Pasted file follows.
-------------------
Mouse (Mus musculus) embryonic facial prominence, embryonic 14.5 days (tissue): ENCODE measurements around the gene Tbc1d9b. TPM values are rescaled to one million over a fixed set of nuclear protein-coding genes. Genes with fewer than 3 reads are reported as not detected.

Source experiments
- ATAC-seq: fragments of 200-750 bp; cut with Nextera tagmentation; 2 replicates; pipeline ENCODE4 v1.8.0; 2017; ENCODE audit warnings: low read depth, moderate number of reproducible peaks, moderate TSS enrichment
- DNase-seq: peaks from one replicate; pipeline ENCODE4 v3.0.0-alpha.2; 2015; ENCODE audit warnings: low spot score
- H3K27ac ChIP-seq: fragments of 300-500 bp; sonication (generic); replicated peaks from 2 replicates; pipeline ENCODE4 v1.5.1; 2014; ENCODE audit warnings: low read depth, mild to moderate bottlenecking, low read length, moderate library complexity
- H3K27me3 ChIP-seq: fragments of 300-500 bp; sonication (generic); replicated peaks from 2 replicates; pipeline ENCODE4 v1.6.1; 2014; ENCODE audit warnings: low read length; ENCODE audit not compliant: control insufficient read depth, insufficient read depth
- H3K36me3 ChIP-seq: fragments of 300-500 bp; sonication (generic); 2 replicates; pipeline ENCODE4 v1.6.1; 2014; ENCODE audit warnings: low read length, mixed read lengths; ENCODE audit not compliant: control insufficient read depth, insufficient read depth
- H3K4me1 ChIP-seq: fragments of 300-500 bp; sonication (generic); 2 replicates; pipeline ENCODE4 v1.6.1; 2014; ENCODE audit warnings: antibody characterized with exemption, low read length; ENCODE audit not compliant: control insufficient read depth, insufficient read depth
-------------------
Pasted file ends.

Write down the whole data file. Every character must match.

Mouse (Mus musculus) embryonic facial prominence, embryonic 14.5 days (tissue): ENCODE measurements around the gene Tbc1d9b. TPM values are rescaled to one million over a fixed set of nuclear protein-coding genes. Genes with fewer than 3 reads are reported as not detected.

Source experiments
- ATAC-seq: fragments of 200-750 bp; cut with Nextera tagmentation; 2 replicates; pipeline ENCODE4 v1.8.0; 2017; ENCODE audit warnings: low read depth, moderate number of reproducible peaks, moderate TSS enrichment
- DNase-seq: peaks from one replicate; pipeline ENCODE4 v3.0.0-alpha.2; 2015; ENCODE audit warnings: low spot score
- H3K27ac ChIP-seq: fragments of 300-500 bp; sonication (generic); replicated peaks from 2 replicates; pipeline ENCODE4 v1.5.1; 2014; ENCODE audit warnings: low read depth, mild to moderate bottlenecking, low read length, moderate library complexity
- H3K27me3 ChIP-seq: fragments of 300-500 bp; sonication (generic); replicated peaks from 2 replicates; pipeline ENCODE4 v1.6.1; 2014; ENCODE audit warnings: low read length; ENCODE audit not compliant: control insufficient read depth, insufficient read depth
- H3K36me3 ChIP-seq: fragments of 300-500 bp; sonication (generic); 2 replicates; pipeline ENCODE4 v1.6.1; 2014; ENCODE audit warnings: low read length, mixed read lengths; ENCODE audit not compliant: control insufficient read depth, insufficient read depth
- H3K4me1 ChIP-seq: fragments of 300-500 bp; sonication (generic); 2 replicates; pipeline ENCODE4 v1.6.1; 2014; ENCODE audit warnings: antibody characterized with exemption, low read length; ENCODE audit not compliant: control insufficient read depth, insufficient read depth